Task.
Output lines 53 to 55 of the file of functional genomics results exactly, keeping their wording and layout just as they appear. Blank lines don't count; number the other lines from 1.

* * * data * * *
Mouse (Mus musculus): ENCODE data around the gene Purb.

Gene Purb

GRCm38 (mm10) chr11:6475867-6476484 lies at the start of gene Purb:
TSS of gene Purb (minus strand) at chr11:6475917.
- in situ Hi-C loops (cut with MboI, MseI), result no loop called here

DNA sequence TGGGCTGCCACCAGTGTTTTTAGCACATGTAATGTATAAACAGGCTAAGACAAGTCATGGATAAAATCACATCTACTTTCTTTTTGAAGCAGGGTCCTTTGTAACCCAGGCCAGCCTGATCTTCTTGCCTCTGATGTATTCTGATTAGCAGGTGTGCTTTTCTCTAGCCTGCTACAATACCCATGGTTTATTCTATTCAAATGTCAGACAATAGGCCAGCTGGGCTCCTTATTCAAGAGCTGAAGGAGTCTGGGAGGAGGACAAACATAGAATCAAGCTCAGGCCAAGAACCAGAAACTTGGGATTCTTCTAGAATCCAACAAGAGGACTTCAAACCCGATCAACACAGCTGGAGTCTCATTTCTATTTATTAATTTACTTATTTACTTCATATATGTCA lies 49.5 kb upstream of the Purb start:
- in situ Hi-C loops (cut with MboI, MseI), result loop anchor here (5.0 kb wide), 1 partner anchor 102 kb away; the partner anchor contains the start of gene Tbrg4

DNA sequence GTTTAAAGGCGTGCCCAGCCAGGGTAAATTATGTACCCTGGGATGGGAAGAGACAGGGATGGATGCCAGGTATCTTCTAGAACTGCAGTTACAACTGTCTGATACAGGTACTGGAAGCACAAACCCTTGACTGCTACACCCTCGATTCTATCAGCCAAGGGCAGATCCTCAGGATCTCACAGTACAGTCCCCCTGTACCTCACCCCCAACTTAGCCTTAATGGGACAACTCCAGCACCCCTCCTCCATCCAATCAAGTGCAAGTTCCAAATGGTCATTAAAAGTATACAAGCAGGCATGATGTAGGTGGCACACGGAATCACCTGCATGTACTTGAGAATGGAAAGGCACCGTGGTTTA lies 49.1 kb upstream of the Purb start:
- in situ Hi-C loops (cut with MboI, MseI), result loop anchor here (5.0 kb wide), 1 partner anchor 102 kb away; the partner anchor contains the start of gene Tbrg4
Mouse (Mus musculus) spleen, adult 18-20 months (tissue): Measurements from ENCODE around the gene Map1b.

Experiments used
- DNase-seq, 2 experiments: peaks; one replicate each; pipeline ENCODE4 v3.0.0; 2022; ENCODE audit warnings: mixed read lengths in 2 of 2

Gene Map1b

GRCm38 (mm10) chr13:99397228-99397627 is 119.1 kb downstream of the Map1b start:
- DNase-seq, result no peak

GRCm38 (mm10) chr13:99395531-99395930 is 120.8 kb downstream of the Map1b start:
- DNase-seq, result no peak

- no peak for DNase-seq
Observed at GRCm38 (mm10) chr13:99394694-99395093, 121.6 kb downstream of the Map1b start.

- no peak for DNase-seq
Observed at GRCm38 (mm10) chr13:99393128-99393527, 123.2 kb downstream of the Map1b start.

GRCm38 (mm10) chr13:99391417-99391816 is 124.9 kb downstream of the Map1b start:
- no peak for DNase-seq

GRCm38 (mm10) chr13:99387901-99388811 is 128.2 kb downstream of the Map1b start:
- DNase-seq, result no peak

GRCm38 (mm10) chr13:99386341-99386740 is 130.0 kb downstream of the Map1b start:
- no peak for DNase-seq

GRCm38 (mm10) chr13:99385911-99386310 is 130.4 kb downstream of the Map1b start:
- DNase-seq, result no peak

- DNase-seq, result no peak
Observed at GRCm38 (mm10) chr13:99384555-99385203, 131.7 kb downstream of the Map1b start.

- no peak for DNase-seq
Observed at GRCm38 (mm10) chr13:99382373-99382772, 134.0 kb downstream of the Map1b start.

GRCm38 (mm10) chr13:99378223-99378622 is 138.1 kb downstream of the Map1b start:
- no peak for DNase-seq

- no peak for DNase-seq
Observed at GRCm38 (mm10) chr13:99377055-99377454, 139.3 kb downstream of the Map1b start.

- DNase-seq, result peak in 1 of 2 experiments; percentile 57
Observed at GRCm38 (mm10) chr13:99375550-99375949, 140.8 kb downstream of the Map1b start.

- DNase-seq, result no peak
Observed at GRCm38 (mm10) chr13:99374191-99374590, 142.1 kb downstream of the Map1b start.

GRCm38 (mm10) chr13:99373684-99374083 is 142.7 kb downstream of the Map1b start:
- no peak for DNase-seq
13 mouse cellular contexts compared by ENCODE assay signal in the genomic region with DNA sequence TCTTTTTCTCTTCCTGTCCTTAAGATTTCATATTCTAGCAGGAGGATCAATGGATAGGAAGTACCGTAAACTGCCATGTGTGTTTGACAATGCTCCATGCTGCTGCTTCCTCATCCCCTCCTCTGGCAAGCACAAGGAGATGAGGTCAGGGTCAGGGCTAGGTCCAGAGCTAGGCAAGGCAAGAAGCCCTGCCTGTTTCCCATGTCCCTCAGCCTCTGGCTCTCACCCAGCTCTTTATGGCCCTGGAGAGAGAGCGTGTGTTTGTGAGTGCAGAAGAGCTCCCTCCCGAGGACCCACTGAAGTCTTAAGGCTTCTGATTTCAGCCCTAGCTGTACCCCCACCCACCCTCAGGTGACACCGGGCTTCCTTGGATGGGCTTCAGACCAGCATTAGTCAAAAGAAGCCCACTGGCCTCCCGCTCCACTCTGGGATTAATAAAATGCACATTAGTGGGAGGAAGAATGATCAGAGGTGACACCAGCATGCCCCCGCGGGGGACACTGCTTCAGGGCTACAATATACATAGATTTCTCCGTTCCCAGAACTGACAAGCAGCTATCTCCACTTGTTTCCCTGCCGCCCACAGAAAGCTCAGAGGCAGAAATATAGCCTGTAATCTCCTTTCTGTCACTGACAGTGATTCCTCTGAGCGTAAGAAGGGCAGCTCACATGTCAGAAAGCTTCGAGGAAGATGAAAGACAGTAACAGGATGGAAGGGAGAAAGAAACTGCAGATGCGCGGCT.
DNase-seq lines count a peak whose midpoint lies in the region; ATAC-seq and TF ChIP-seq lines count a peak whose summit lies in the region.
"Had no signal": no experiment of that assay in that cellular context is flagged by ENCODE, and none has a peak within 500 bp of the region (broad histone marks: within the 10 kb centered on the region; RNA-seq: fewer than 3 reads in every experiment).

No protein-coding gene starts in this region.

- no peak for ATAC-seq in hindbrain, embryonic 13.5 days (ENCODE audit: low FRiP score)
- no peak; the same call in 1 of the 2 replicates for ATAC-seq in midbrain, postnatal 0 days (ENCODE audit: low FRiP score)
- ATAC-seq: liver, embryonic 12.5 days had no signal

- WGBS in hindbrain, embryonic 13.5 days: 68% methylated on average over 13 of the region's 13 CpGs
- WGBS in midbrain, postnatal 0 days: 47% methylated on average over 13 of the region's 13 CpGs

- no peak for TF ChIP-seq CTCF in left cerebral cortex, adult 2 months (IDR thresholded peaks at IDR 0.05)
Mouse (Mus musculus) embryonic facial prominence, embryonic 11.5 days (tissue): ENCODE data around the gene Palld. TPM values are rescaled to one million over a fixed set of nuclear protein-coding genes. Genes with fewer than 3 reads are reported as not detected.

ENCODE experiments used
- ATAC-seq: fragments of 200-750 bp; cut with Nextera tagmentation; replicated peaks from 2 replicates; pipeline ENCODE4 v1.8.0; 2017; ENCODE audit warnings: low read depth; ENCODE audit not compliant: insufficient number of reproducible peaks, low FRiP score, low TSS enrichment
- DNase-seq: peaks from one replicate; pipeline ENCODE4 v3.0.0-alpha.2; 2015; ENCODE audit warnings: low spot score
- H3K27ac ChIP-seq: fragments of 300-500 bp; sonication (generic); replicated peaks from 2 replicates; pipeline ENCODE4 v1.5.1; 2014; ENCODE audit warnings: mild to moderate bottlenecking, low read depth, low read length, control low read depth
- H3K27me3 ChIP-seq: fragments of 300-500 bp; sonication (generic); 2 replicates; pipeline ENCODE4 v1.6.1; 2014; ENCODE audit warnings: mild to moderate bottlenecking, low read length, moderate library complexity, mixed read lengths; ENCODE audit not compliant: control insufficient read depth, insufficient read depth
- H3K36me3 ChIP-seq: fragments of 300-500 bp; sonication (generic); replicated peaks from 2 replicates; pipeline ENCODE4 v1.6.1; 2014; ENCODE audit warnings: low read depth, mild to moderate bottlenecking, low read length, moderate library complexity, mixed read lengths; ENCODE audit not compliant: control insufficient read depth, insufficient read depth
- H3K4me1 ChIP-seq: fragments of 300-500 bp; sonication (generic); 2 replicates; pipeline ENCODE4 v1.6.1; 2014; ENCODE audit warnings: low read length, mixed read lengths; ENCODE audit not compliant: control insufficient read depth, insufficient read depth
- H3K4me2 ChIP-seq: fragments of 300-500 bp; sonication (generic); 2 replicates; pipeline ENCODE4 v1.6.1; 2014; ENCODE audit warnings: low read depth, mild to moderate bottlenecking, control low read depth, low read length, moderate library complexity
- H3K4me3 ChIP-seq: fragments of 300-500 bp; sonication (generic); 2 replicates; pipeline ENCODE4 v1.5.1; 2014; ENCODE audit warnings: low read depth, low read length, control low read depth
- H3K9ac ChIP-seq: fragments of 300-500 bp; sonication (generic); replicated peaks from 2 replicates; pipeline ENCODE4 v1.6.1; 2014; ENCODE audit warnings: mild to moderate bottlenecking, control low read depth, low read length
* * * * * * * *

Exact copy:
- no peak for TF ChIP-seq CTCF in left cerebral cortex, adult 2 months (IDR thresholded peaks at IDR 0.05)
Mouse (Mus musculus) embryonic facial prominence, embryonic 11.5 days (tissue): ENCODE data around the gene Palld. TPM values are rescaled to one million over a fixed set of nuclear protein-coding genes. Genes with fewer than 3 reads are reported as not detected.

ENCODE experiments used